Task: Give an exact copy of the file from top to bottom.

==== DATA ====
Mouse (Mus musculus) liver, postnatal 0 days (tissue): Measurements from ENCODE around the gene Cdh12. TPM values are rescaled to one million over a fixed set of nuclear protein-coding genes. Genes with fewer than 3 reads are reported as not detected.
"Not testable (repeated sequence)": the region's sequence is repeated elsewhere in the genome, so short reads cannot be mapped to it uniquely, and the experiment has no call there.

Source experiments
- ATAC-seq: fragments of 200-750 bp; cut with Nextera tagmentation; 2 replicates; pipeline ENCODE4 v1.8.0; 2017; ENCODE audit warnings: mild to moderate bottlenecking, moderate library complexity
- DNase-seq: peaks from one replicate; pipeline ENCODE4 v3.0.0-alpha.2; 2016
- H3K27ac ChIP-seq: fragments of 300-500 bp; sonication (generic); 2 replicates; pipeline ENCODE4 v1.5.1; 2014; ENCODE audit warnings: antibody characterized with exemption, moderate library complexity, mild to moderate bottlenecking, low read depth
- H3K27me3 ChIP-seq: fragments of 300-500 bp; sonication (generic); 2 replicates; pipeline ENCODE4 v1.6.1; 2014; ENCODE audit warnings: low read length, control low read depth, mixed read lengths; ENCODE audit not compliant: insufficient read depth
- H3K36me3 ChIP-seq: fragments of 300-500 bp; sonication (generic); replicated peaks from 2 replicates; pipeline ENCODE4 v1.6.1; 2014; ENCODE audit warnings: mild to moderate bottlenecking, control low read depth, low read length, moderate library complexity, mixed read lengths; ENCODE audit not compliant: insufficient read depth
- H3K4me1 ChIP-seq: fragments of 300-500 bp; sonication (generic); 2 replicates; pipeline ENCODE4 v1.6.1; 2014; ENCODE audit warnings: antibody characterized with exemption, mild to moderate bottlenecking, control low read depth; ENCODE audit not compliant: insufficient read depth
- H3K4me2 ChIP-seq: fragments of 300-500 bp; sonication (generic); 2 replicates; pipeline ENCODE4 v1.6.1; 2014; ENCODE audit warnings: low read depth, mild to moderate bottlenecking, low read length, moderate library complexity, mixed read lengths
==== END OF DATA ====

Mouse (Mus musculus) liver, postnatal 0 days (tissue): Measurements from ENCODE around the gene Cdh12. TPM values are rescaled to one million over a fixed set of nuclear protein-coding genes. Genes with fewer than 3 reads are reported as not detected.
"Not testable (repeated sequence)": the region's sequence is repeated elsewhere in the genome, so short reads cannot be mapped to it uniquely, and the experiment has no call there.

Source experiments
- ATAC-seq: fragments of 200-750 bp; cut with Nextera tagmentation; 2 replicates; pipeline ENCODE4 v1.8.0; 2017; ENCODE audit warnings: mild to moderate bottlenecking, moderate library complexity
- DNase-seq: peaks from one replicate; pipeline ENCODE4 v3.0.0-alpha.2; 2016
- H3K27ac ChIP-seq: fragments of 300-500 bp; sonication (generic); 2 replicates; pipeline ENCODE4 v1.5.1; 2014; ENCODE audit warnings: antibody characterized with exemption, moderate library complexity, mild to moderate bottlenecking, low read depth
- H3K27me3 ChIP-seq: fragments of 300-500 bp; sonication (generic); 2 replicates; pipeline ENCODE4 v1.6.1; 2014; ENCODE audit warnings: low read length, control low read depth, mixed read lengths; ENCODE audit not compliant: insufficient read depth
- H3K36me3 ChIP-seq: fragments of 300-500 bp; sonication (generic); replicated peaks from 2 replicates; pipeline ENCODE4 v1.6.1; 2014; ENCODE audit warnings: mild to moderate bottlenecking, control low read depth, low read length, moderate library complexity, mixed read lengths; ENCODE audit not compliant: insufficient read depth
- H3K4me1 ChIP-seq: fragments of 300-500 bp; sonication (generic); 2 replicates; pipeline ENCODE4 v1.6.1; 2014; ENCODE audit warnings: antibody characterized with exemption, mild to moderate bottlenecking, control low read depth; ENCODE audit not compliant: insufficient read depth
- H3K4me2 ChIP-seq: fragments of 300-500 bp; sonication (generic); 2 replicates; pipeline ENCODE4 v1.6.1; 2014; ENCODE audit warnings: low read depth, mild to moderate bottlenecking, low read length, moderate library complexity, mixed read lengths